I am not convinced that we really need to do much more to develop a force to establish advance bases in the Pacific. Our alliances there have already done that. Our need for such bases is not nearly as urgent as some may think.

The Navy has long been concerned about whether it can sustainably increase the size of the fleet within traditional levels of shipbuilding funding. How can we view the affordability and sustainability of this fleet? 

Underrating the cost of sustainability is a chronic issue in force structure assessment. In a report of mine to Chief of Naval Operations Admiral John Richardson in 2017, I  referenced the Congressionally mandated fleet structure reports from 2016, one by MITRE Corporation, one by the Center For Strategic and Budgetary Assessments (CSBA), and one an in-house study by the Navy (OpNav).

In that report to the CNO, I mentioned how one of the most telling comments I heard was, “Whatever fleet we build, it must have readiness built into it as part of the plan.” I noted that the three reports were weak in addressing long-term logistics and supportability issues, although CSBA’s did make some effort in its discussion of how to use fleet logistics (e.g., oilers). I continued on to say that this was a great concern because the existing budget paradigm has led the Navy to the point where it risks becoming a hollow fleet due to fragile readiness, as was the case after Vietnam in the 1970s. And if the geopolitical risks are assessed to be low, then this is not such a big problem, but when the Embassy in Teheran was seized, the poor readiness of all the U.S. military services’ forces came into sharp focus.

I concluded to the CNO that I would take a smaller, more ready fleet than a larger, unready one. In 1914 we had a large fleet with plenty of battleships, cruisers, and destroyers, but not nearly the trained people to crew them, never mind all the trained crews for destroyers that we needed to fight submarines when war did come in 1917.

I would add that we were weak in our ability to logistically support the 1914 fleet outside the Western Hemisphere. We had a similar situation in 1941 with a Pacific Fleet that simply did not have enough fast oilers (although we were trying to remedy that), but we had gotten the cart before the horse, or rather forgotten that we needed more carts.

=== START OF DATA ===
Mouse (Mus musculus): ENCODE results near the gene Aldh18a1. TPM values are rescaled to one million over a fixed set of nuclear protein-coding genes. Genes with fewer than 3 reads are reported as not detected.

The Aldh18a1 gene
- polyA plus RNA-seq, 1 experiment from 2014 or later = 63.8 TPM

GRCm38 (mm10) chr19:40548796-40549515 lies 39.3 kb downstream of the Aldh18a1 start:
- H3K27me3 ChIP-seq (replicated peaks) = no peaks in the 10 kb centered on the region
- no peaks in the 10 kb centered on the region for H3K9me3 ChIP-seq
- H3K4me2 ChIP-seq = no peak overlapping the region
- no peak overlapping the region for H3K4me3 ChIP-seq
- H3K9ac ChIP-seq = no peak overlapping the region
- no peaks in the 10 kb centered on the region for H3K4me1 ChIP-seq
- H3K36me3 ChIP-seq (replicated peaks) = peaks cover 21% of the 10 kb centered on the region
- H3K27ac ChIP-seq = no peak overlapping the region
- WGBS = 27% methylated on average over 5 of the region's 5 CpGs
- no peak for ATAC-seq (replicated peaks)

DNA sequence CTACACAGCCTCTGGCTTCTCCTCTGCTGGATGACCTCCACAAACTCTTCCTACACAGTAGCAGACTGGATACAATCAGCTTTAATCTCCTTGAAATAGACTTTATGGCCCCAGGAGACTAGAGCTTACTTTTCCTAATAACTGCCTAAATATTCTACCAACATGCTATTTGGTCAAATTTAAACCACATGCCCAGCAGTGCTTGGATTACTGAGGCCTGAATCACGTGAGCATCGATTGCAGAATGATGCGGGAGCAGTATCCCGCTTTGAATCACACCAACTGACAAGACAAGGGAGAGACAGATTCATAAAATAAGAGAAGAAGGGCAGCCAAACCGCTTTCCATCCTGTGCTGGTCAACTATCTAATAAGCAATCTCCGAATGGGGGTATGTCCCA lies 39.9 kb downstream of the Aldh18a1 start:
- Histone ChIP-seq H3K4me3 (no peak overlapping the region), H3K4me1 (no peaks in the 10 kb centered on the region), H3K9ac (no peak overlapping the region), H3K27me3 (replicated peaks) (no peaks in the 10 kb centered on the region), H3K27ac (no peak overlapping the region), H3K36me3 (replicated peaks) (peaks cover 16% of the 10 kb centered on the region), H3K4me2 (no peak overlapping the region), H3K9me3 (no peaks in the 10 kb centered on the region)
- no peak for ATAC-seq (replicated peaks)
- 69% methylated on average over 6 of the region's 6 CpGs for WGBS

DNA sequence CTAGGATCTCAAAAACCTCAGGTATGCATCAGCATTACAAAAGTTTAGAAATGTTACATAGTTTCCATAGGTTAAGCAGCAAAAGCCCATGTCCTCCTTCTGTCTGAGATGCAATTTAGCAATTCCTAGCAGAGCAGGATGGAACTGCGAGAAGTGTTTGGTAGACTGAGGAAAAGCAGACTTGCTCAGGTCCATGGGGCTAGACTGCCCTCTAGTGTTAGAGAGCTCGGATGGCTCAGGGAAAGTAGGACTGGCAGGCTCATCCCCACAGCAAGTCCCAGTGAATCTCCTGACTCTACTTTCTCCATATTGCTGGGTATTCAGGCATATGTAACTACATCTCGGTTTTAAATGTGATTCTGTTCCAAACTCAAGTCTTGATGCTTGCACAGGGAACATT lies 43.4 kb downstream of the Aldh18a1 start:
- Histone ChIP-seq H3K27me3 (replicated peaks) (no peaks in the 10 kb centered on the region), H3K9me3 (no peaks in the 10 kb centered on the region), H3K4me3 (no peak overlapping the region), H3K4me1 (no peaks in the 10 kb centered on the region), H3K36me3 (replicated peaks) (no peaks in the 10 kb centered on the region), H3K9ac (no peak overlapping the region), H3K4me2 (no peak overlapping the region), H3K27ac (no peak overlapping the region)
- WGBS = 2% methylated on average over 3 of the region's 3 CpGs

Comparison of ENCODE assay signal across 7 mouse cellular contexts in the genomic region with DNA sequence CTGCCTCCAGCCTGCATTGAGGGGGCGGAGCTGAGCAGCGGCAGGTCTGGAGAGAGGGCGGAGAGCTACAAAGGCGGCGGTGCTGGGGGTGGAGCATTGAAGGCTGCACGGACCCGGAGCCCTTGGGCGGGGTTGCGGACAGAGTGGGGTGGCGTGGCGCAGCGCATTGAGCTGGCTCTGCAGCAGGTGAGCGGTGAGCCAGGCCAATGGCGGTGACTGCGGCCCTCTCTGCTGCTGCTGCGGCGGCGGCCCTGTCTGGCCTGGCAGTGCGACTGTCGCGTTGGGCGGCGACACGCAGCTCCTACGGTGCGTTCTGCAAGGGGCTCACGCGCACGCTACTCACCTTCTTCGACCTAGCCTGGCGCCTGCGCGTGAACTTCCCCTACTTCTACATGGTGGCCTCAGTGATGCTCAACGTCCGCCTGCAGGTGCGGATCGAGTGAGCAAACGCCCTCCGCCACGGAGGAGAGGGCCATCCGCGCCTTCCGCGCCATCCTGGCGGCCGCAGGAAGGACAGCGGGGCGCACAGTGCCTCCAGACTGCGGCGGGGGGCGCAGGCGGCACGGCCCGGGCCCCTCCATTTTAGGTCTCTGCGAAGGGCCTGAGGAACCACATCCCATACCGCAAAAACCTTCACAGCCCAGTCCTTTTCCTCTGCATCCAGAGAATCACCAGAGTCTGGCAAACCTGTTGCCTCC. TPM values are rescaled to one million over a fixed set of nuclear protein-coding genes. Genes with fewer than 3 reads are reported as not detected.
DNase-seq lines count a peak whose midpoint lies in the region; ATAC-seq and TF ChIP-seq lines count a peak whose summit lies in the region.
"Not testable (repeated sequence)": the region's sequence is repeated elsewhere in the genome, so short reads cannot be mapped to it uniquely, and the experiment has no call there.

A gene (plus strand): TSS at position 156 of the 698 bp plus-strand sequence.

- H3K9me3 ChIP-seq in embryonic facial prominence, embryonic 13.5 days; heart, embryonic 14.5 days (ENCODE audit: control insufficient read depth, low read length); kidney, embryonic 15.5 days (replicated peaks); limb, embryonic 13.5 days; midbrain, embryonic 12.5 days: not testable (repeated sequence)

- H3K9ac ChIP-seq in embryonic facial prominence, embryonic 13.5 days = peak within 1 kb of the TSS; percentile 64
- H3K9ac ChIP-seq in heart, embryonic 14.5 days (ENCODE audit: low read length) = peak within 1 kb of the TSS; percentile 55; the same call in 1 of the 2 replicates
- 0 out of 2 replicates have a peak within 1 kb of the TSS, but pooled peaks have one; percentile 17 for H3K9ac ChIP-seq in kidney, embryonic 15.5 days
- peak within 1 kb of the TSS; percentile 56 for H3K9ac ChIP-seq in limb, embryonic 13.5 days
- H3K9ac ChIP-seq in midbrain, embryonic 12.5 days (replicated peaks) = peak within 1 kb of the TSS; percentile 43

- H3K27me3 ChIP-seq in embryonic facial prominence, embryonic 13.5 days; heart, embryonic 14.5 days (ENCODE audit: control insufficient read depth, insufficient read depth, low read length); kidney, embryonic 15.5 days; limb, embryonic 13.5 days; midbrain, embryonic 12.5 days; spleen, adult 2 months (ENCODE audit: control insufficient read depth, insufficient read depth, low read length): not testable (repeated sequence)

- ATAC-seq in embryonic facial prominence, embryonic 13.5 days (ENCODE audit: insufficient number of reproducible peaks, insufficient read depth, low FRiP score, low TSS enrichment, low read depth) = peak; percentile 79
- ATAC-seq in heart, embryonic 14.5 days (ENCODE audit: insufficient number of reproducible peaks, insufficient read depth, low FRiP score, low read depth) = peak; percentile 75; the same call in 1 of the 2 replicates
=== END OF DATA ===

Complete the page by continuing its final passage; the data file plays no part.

Any expansion or change in fleet structure and size has to include the second and third order requirements for maintenance, trained personnel, logistics, and parts support. Designing around winning a short war as some have mentioned works against this. It is always better to plan for a long war, that way, as in Afghanistan and Iraq, we will not be caught short.

This process was notable for including the direct involvement and direction of the Office of the Secretary of Defense, which initially rejected the Navy and Marine Corps force structure assessment delivered in January. What is unique about how this process played out and what can we learn for making future assessments?

Others have already pointed out some of the historical context that informs the uniqueness of this approach. It has not always worked out so well with Secretaries of Defense in the past “pulling rank” on the Navy. Recall that in 1949 a Navy Secretary resigned and a CNO was relieved by the SECDEF in the so-called “Revolt of the Admirals over the cancellation, of all things, of the construction of a super-sized aircraft carrier, the USS United States, as well as the neutering and reduction of naval aviation. Only the outbreak of the Korean War reversed this trend and brought some sensibility back into naval building policy and structure. I might add the Korean War also saved the Marine Corps from a permanent reduction in its size. I don’t think we should count on the serendipity of unexpected wars to solve our force structure problems.